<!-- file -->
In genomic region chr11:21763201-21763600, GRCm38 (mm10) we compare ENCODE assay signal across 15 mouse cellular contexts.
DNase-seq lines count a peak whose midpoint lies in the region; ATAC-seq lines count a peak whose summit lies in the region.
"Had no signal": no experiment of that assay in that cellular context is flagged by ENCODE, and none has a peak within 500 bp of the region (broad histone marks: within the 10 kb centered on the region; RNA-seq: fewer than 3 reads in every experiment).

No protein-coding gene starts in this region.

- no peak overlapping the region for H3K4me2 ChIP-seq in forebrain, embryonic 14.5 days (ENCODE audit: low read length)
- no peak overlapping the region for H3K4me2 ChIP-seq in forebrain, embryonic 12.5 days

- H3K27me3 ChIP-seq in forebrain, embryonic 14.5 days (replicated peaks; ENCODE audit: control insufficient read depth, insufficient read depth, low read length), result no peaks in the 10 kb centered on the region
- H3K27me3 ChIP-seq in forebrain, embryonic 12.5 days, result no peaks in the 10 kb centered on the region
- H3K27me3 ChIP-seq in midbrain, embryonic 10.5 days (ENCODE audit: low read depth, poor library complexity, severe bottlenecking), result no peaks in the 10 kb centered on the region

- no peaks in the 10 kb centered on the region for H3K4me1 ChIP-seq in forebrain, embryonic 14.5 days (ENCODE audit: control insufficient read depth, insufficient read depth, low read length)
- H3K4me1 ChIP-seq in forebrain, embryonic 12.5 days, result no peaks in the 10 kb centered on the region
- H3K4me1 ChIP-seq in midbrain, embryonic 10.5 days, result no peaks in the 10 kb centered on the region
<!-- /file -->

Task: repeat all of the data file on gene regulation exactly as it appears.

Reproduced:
In genomic region chr11:21763201-21763600, GRCm38 (mm10) we compare ENCODE assay signal across 15 mouse cellular contexts.
DNase-seq lines count a peak whose midpoint lies in the region; ATAC-seq lines count a peak whose summit lies in the region.
"Had no signal": no experiment of that assay in that cellular context is flagged by ENCODE, and none has a peak within 500 bp of the region (broad histone marks: within the 10 kb centered on the region; RNA-seq: fewer than 3 reads in every experiment).

No protein-coding gene starts in this region.

- no peak overlapping the region for H3K4me2 ChIP-seq in forebrain, embryonic 14.5 days (ENCODE audit: low read length)
- no peak overlapping the region for H3K4me2 ChIP-seq in forebrain, embryonic 12.5 days

- H3K27me3 ChIP-seq in forebrain, embryonic 14.5 days (replicated peaks; ENCODE audit: control insufficient read depth, insufficient read depth, low read length), result no peaks in the 10 kb centered on the region
- H3K27me3 ChIP-seq in forebrain, embryonic 12.5 days, result no peaks in the 10 kb centered on the region
- H3K27me3 ChIP-seq in midbrain, embryonic 10.5 days (ENCODE audit: low read depth, poor library complexity, severe bottlenecking), result no peaks in the 10 kb centered on the region

- no peaks in the 10 kb centered on the region for H3K4me1 ChIP-seq in forebrain, embryonic 14.5 days (ENCODE audit: control insufficient read depth, insufficient read depth, low read length)
- H3K4me1 ChIP-seq in forebrain, embryonic 12.5 days, result no peaks in the 10 kb centered on the region
- H3K4me1 ChIP-seq in midbrain, embryonic 10.5 days, result no peaks in the 10 kb centered on the region